The unit feels very well built and it's fairly easy to hold while taking notes and navigating around the operating system. It has no moving parts (it uses a solid state drive with a formatted capacity of 56.5GB) so it can be used in dusty environments such as workshop floors, for example, without clogging up. The viewing angles of the IPS (in-plane switching) panel are excellent and so is the quality of the screen overall. Images and text look sharp and possess good colour saturation. An accelerometer is built in to the unit, which allows the screen to change orientation depending on the way you are holding it. This was a little inaccurate in our tests; at times, it would change orientation at the slightest movement and we would have to figure out which direction to turn it to get it back the right way. It can also be a somewhat slow operation depending on how many programs are running on the tablet at the time.

That's one of our major quibbles with this slate device: it sometimes feels way too sluggish. It has a similar configuration to a netbook, albeit with more RAM (2GB) and a relatively large solid state drive, but it can be a massive pain just to browse some Web sites. Even scrolling up and down a page won't be easy if the single-core , 1.5GHz Intel Atom Z670 CPU (which is part of the Oak Trail system on a chip platform) is too busy with other background tasks. Don't bother watching YouTube videos on it, for example, as they will play back choppily, especially if they are a medium or high resolution. Even flicking through photos can be a chore. Fujitsu says that the Q550 is designed to complete only one task at a time, be it data entry via a form-style application, or note-taking via the built-in Windows 7 tablet features. It's a wonder then why a lot of extra background software is installed and set to start up once the device has booted.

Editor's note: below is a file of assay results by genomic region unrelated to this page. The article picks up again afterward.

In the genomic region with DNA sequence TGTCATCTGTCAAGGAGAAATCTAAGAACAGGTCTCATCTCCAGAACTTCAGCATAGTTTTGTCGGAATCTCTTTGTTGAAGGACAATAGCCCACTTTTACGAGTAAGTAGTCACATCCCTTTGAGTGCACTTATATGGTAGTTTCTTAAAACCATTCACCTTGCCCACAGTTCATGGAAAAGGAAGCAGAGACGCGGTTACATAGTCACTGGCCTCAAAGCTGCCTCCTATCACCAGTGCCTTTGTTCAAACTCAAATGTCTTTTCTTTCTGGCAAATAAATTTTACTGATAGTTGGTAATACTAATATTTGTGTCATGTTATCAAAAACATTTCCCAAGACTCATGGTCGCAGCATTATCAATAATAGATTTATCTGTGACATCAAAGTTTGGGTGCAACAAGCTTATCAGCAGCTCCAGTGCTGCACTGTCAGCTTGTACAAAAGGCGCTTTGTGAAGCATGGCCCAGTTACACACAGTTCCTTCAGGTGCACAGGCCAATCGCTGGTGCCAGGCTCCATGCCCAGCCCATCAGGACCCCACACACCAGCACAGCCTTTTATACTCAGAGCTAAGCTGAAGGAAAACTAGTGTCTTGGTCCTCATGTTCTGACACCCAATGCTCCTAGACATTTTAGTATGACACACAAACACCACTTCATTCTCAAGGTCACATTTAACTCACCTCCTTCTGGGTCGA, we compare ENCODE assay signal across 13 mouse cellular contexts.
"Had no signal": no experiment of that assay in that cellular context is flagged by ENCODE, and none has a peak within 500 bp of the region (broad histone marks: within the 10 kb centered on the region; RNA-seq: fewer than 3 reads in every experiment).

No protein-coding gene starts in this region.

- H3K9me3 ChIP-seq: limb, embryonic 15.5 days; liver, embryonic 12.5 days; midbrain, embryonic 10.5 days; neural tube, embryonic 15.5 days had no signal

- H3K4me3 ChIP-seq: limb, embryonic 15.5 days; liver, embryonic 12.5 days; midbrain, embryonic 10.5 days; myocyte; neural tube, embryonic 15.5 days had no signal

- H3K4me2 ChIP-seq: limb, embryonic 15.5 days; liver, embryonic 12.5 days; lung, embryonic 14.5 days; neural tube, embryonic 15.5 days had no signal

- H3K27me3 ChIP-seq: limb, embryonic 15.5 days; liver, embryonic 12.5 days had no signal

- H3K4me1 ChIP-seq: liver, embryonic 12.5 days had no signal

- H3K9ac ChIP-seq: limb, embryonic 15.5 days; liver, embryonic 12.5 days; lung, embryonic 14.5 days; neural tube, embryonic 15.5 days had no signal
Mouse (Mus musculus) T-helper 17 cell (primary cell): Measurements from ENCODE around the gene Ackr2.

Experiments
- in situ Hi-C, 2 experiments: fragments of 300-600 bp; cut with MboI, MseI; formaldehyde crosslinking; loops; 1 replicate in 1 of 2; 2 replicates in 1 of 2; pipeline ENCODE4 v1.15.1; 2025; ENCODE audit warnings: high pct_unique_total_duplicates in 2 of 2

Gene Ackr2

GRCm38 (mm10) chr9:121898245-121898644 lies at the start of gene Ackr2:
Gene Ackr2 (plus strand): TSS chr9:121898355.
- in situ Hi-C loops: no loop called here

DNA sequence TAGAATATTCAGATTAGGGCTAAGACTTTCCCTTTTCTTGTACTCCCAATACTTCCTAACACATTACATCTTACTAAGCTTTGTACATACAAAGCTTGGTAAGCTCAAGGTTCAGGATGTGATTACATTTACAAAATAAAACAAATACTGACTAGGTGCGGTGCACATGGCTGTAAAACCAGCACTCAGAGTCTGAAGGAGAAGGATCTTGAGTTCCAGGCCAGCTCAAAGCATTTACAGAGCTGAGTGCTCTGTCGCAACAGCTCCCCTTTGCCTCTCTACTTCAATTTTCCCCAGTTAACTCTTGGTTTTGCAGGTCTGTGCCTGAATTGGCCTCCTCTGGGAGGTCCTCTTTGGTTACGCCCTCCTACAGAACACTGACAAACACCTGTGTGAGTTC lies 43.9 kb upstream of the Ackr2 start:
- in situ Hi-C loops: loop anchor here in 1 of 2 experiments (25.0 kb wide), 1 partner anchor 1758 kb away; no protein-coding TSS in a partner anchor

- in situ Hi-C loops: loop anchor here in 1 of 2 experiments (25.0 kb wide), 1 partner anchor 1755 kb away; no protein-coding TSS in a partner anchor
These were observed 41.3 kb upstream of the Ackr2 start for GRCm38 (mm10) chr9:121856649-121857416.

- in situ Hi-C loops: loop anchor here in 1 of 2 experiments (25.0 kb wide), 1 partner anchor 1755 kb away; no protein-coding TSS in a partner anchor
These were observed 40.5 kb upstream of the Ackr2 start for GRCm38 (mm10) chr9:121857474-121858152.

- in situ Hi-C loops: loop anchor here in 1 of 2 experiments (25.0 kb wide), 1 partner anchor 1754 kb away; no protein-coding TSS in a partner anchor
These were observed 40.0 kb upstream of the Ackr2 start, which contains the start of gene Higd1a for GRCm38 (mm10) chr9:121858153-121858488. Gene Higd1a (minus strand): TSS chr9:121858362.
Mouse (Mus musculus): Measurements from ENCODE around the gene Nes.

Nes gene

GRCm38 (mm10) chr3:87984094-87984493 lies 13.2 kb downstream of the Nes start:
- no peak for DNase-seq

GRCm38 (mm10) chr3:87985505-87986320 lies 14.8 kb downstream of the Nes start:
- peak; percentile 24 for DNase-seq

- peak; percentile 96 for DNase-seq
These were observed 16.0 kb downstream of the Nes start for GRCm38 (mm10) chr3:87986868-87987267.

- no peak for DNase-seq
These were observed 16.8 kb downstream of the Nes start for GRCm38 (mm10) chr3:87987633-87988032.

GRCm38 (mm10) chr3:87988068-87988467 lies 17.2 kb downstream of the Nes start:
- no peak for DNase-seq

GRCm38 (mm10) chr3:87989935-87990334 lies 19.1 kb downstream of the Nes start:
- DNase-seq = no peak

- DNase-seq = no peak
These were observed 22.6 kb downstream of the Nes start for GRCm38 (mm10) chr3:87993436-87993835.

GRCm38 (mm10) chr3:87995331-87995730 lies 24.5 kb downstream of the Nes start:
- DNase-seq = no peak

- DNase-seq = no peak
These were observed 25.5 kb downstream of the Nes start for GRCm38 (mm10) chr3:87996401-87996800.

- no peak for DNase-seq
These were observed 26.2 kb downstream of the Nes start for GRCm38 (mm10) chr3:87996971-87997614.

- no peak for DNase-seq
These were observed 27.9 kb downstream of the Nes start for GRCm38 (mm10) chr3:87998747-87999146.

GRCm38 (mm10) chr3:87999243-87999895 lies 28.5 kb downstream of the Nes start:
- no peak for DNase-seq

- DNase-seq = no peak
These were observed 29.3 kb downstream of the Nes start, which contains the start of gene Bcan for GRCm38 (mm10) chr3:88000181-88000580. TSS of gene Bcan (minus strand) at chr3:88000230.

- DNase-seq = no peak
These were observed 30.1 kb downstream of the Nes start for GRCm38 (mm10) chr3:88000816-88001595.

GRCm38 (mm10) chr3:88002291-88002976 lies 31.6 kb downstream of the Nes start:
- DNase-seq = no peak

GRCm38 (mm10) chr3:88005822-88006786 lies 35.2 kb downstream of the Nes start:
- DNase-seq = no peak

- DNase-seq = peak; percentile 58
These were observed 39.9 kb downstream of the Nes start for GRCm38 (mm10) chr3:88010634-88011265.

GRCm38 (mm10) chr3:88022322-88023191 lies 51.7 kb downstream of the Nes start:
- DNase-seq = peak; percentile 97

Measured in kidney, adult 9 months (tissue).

Not only do you get Norton antivirus software on this device (most organisations will want to run some form of antivirus on this unit, so that's understandable), it also comes with Omnipass and a 'home' style interface for accessing photos and documents. Not to mention all the other background processes that are required for the proper operation of the tablet, such as the accelerometer and touchscreen software. It all adds up and it can take close to 1min for the device to cold boot. We'd love to see this tablet with an extremely streamlined, bare-essentials-only configuration. When we uninstalled Norton and got rid of some of the unnecessary background software, the tablet was quite enjoyable for basic Web browsing and taking handwritten notes, for example, so it does have the potential to be a good productivity tool. Its performance will definitely hinge on how organisations configure it and what type of software they use with it.

Indeed, the Stylistic Q550 could be a good tool for completing very specific tasks, but we think it will be too sluggish to be used like a typical computer for office productivity-style applications or media-rich Web browsing — and the thought of multitasking with it shouldn't be entertained either. We'd like to see it with a dual-core Atom CPU instead. Otherwise, it's a well built device with a very good screen and touch capabilities, and it has plenty of worthwhile features. This build quality and feature-set costs a lot ($1688), but as many of those features are designed for minimising downtime (such as the removable battery and the security features, for example), it will hopefully end up paying for itself in the long-run.